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Global climate strike: Everything you need to know about today’s protest

The Global Climate Strike is happening today, Friday 20 September, with thousands of people from 150 countries around the world protesting against global warming. Here’s everything you need to know.

Every Friday, teenagers around the world have been walking out of school to protest against climate change and the issue of global warming.

The international movement, known as School Strike for Climate or Fridays for Future, was founded by teen activist Greta Thunberg, with the aim of making world leaders finally wake up to the devastating impact we are having on the planet, and take charge in tackling climate change.

The 16-year-old activist, who recently inspired all our future travel plans by undertaking a zero-emissions sailing trip from Plymouth to New York, recently spoke about the urgent need for adults to take action against climate change in an interview with Trevor Noah.

“I think what we should do as individuals is to use the power of democracy to make our voices heard and to make sure that the people in power actually cannot continue to ignore this,” she told the host.

Now, Thunberg and teen activists are calling on us, the adults of the world, to walk out of work and join them on the world’s biggest global climate strike this Friday 20 September. With former chief scientist, Sir David King, calling the rate of climate change in the world “scary”, there really is no time to waste.

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If you’re interested in joining, you can find all you need to know below, followed by an open letter from 14-year-old teen activist, Holly Gillibrand.

What is the Global Climate Strike in September about?

The Global Climate Strike will see thousands of adult workers from 150 countries around the world walk out of work and take to the streets to join teen activists in protest. The strike is planned to protest against the use of fossil fuels.

As it says on the official strike page: “Our house is on fire — let’s act like it. We demand climate justice for everyone.”

When is the Global Climate Strike?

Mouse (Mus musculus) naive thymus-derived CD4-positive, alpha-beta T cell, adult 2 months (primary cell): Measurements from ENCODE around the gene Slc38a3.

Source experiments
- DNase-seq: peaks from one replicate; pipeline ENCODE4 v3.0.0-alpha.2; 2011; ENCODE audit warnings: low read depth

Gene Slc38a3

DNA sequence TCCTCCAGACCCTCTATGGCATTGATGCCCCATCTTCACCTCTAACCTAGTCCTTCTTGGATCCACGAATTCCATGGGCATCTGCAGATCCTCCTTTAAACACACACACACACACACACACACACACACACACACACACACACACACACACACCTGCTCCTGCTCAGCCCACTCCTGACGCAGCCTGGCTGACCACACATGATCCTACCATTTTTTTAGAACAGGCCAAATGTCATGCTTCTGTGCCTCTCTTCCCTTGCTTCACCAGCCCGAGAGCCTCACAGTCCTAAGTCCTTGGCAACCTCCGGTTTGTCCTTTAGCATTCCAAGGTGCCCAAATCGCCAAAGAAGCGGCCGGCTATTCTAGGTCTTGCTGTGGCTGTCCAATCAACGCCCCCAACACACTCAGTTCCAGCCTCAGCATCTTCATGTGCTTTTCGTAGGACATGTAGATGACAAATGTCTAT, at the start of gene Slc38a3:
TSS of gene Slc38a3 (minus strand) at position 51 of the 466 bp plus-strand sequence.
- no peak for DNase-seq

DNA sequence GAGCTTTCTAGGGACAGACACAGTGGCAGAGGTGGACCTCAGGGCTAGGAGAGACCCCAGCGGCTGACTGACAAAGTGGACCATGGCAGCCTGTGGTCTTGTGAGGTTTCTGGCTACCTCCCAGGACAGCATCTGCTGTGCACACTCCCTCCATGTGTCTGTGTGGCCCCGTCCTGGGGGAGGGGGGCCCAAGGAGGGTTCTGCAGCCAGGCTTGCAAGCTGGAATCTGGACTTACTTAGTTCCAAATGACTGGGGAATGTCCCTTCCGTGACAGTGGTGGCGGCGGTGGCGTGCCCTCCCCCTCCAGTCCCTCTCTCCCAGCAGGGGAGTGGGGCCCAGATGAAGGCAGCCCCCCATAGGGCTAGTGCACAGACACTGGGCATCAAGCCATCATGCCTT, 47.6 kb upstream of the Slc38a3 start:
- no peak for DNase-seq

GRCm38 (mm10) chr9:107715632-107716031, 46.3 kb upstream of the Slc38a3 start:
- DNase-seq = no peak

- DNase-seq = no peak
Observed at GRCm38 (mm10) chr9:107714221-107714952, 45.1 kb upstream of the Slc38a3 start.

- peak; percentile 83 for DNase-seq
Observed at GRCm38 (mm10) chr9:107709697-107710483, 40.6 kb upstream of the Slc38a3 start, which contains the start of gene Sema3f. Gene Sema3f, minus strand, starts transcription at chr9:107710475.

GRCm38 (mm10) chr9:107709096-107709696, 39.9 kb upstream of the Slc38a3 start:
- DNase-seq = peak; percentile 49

The Global Climate Strike is on Friday 20 September. 

What time is the Global Climate Strike?

The strike is taking place all day on Friday 20 September, and you can choose to join at any point. You can find out more information on the timings of your nearest strike by clicking here.

Where will the Global Climate Strike be taking place?

The Global Climate Strike will be taking place at various locations all around the world. You can find your nearest location by clicking here and using the interactive map.

teen climate change strike
Global climate strike: teen activists protest against fossil fuels in London earlier this year

Who can take part in the Global Climate Strike?

Everyone is welcome to take part in the Global Climate Strike - in fact, the more the merrier. The teen activists want as many adults as possible to join them in their protest, in order to make as much noise as possible about the growing dangers of climate change.

Where can I find out more information about the Global Climate Strike?

You can find out all the information you need about the Global Climate Strike on the strike’s official page, by clicking here. You can also visit the UK-specific site for the Global Climate Strike by clicking here.

Are you interested in joining the strike? Read on for an open letter from 14-year-old teen activist Holly Gillibrand.

To the adults of the world,

We are calling for a global strike on 20 September and we are asking for you to join us in protest.